Science ObjectDigital resources are stored online in your NSTA Library.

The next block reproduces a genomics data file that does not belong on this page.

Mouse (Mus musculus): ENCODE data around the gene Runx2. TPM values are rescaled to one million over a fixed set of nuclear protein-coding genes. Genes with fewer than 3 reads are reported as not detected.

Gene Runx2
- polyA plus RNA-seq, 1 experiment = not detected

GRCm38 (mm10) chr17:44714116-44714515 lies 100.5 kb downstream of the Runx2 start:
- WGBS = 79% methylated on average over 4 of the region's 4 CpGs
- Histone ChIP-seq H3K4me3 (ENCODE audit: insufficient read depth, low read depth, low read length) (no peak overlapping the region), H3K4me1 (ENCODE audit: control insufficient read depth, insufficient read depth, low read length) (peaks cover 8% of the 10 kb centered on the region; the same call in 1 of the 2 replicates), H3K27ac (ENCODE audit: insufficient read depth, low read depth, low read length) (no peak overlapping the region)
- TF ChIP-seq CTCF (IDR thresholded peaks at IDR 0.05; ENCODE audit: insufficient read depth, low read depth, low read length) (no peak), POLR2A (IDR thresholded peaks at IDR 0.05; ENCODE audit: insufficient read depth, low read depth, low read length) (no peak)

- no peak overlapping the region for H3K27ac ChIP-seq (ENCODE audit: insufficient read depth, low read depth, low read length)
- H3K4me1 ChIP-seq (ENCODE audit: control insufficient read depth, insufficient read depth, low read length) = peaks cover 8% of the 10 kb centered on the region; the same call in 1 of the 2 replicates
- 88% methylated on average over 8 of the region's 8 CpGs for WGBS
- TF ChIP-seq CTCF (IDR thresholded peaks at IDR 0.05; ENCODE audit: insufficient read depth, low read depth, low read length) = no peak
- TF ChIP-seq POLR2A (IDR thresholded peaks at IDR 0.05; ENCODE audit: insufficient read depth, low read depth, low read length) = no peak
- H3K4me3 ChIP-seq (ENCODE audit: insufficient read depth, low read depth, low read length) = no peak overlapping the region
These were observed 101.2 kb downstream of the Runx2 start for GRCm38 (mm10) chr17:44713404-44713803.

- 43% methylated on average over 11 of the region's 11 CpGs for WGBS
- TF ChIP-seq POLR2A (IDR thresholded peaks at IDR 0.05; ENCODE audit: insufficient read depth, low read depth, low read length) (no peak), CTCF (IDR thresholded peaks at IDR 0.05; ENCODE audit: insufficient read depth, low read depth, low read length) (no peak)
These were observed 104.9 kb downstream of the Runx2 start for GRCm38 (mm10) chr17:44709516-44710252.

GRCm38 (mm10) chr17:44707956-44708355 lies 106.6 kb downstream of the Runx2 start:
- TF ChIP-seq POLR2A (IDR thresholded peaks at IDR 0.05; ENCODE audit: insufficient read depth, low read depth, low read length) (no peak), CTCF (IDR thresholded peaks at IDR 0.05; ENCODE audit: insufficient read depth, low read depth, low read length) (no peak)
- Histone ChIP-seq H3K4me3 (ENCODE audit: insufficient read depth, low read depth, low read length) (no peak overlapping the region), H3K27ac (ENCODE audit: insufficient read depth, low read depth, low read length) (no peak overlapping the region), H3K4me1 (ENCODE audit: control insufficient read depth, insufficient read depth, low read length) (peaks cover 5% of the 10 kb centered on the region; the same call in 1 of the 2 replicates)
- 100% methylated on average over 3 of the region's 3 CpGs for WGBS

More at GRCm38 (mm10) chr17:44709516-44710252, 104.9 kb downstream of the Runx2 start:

Science Objects are two hour on-line interactive inquiry-based content modules that help teachers better understand the science content they teach. This Science Object, co-developed between NASA and NSTA, is the third of five Science Objects in the Universe SciPack. It explores the life cycle of stars and the variables that determine eventual characteristics of stars. The formation of a star begins with an immense cloud, containing molecules of the lightest elements, collapses under the influence of gravity. The molecules in the cloud heat (up as the cloud becomes more dense) until light elements consistently fuse into heavier ones, producing large amounts of energy. Eventually, the most massive of stars explode, producing new clouds that contain heavier elements. These new clouds of material set the stage for the formation of other stars and planets, in a cycle that repeatedly continues even today. The speed of this process and ultimate fate of a star depends primarily on its initial mass. Stars can differ from each other in size, temperature, and age, but they all behave according to the same physical principles.